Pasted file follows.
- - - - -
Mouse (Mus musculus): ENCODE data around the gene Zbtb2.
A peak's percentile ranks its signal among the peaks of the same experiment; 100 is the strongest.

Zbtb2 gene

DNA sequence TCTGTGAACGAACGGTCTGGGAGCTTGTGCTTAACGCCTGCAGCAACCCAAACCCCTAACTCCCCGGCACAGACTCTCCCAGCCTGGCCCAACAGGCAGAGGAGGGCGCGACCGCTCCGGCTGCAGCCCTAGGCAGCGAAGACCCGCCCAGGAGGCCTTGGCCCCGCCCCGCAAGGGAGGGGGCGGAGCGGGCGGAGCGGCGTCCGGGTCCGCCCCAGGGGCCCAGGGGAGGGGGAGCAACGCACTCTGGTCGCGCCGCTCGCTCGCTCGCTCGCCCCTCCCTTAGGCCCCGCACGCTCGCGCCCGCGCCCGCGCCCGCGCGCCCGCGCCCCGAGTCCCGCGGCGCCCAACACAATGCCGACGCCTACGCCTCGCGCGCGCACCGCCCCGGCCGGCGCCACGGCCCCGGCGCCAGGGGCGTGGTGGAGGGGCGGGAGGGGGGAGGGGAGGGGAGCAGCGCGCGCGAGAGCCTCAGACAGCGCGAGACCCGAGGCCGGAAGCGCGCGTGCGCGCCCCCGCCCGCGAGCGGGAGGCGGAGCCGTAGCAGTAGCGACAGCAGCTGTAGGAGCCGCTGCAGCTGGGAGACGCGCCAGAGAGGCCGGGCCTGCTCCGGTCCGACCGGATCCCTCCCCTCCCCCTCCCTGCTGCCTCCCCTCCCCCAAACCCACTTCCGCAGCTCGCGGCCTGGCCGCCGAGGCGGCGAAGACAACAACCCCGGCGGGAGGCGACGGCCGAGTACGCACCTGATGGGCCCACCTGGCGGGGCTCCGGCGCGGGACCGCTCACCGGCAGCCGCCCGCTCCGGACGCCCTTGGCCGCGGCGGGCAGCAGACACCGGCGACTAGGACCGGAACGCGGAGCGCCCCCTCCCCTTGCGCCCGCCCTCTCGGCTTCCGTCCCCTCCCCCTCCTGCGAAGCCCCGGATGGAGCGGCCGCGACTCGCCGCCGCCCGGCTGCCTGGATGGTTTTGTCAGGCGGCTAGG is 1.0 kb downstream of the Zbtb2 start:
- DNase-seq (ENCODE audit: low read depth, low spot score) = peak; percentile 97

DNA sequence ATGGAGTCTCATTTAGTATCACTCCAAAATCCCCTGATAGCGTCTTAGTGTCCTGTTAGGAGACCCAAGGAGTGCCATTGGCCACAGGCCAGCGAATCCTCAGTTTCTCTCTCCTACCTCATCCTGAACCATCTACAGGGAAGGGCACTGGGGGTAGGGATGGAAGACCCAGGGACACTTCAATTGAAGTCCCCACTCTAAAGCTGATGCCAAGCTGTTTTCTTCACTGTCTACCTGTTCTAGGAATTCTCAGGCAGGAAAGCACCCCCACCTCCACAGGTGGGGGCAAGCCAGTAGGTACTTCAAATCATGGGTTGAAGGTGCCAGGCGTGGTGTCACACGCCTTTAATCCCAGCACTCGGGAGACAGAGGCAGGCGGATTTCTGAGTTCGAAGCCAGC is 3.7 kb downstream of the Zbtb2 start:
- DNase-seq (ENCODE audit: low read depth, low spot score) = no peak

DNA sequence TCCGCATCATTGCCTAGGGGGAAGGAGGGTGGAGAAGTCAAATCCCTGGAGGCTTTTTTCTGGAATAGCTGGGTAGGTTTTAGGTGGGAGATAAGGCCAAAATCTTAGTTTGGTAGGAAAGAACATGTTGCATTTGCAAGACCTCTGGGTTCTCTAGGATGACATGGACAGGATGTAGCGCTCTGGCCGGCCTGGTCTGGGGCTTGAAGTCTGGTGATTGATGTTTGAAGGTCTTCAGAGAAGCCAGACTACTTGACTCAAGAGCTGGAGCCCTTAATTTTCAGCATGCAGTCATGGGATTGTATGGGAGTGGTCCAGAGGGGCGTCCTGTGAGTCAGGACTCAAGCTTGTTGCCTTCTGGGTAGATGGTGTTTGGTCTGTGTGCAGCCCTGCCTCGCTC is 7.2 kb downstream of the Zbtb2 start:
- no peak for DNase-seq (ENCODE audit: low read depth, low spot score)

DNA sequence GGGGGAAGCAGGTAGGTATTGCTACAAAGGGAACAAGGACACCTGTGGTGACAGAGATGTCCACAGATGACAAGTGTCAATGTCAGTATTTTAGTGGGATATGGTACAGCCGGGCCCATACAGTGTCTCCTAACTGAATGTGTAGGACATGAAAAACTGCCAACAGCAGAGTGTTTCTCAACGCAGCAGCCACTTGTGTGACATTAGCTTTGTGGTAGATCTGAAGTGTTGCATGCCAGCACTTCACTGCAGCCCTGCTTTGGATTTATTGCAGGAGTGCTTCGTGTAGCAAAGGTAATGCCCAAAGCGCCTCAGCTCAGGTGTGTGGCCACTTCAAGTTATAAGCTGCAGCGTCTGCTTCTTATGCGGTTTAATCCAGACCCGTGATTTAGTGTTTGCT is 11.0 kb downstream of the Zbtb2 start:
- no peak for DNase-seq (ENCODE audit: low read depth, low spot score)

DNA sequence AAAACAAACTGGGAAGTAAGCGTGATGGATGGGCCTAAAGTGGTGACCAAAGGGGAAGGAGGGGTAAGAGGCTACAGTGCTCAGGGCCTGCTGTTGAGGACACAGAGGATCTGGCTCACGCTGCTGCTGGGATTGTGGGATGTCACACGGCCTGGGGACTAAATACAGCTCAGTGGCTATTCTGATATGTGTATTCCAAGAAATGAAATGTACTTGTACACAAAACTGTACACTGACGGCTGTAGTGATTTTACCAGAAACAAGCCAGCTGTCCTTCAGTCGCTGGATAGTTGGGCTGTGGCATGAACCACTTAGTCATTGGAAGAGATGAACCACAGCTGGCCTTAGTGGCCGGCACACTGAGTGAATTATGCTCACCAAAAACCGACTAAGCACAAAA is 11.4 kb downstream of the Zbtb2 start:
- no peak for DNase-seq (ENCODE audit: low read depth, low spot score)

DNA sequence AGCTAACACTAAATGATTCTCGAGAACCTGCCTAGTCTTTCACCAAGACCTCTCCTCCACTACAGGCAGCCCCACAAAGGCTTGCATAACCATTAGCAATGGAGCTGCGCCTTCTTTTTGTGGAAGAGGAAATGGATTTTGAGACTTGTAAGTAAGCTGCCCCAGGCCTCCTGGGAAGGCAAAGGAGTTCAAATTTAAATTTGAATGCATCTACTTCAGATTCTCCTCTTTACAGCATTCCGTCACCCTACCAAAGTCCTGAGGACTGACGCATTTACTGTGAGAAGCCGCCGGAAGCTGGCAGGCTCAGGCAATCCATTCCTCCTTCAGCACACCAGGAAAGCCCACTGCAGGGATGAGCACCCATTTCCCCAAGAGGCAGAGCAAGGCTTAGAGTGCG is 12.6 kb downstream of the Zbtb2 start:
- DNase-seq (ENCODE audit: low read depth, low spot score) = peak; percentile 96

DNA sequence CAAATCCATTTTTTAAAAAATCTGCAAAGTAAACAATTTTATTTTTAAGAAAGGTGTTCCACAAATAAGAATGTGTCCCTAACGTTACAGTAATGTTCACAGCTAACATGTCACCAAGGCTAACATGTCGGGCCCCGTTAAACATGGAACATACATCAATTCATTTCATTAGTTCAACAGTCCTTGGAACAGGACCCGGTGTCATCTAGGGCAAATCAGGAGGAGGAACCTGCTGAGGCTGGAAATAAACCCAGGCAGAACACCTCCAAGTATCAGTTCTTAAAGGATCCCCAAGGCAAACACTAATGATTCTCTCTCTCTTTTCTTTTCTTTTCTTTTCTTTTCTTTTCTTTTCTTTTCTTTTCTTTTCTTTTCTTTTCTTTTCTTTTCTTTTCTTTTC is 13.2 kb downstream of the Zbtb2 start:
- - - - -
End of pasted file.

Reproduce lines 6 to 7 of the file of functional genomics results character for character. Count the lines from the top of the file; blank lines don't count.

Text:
DNA sequence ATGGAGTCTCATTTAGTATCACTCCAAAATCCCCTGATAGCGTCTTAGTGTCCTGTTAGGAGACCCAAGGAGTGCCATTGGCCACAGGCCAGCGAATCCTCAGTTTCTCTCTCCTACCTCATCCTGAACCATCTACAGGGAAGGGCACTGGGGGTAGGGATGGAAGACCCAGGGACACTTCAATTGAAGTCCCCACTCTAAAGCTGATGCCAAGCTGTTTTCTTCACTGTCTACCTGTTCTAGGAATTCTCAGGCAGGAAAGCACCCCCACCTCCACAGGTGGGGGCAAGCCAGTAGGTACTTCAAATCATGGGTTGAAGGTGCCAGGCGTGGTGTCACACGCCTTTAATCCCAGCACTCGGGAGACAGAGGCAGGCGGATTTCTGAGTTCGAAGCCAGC is 3.7 kb downstream of the Zbtb2 start:
- DNase-seq (ENCODE audit: low read depth, low spot score) = no peak